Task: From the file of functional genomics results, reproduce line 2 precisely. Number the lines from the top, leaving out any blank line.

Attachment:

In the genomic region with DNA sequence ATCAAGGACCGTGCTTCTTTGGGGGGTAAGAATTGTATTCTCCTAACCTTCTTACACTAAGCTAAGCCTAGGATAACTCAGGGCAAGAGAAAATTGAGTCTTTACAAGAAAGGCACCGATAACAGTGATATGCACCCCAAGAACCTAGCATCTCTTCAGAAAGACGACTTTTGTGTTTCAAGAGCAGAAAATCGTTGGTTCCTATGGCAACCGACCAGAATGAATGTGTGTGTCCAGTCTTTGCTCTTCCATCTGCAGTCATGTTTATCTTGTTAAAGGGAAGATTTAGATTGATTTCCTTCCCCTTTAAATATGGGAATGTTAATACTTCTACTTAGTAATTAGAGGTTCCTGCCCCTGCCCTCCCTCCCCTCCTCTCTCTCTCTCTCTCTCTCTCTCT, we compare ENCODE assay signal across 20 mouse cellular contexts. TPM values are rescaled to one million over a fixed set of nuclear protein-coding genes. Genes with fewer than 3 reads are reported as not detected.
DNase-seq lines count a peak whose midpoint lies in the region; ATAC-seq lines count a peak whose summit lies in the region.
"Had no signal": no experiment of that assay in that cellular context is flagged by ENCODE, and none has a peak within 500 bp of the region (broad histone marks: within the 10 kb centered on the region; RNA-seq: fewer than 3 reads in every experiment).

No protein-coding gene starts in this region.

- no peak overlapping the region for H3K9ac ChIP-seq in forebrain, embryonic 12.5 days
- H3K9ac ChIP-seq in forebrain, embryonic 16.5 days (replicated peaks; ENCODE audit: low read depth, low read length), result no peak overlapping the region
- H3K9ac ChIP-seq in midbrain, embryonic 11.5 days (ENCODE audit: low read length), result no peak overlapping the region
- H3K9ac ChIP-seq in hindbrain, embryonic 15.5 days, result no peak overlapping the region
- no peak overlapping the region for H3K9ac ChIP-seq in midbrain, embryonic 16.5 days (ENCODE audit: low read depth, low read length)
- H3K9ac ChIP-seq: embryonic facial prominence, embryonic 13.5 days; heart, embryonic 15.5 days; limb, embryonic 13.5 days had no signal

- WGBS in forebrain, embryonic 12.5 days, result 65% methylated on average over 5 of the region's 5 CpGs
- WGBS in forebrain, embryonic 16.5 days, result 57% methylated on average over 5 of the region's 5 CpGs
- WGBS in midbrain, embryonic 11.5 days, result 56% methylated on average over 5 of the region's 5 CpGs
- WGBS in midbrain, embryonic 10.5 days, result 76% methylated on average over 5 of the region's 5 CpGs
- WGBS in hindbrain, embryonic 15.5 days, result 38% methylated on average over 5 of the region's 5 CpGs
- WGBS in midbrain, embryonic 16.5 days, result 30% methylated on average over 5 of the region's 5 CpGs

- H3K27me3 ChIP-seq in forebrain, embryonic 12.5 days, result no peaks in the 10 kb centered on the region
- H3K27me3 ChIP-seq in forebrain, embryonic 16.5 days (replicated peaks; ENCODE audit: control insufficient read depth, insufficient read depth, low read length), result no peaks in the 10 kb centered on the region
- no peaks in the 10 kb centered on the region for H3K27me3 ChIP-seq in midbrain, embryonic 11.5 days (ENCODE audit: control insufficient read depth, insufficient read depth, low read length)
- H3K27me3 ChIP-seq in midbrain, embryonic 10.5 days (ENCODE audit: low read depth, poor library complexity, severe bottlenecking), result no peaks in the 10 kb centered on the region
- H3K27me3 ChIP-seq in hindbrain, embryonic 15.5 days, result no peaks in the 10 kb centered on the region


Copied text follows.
DNase-seq lines count a peak whose midpoint lies in the region; ATAC-seq lines count a peak whose summit lies in the region.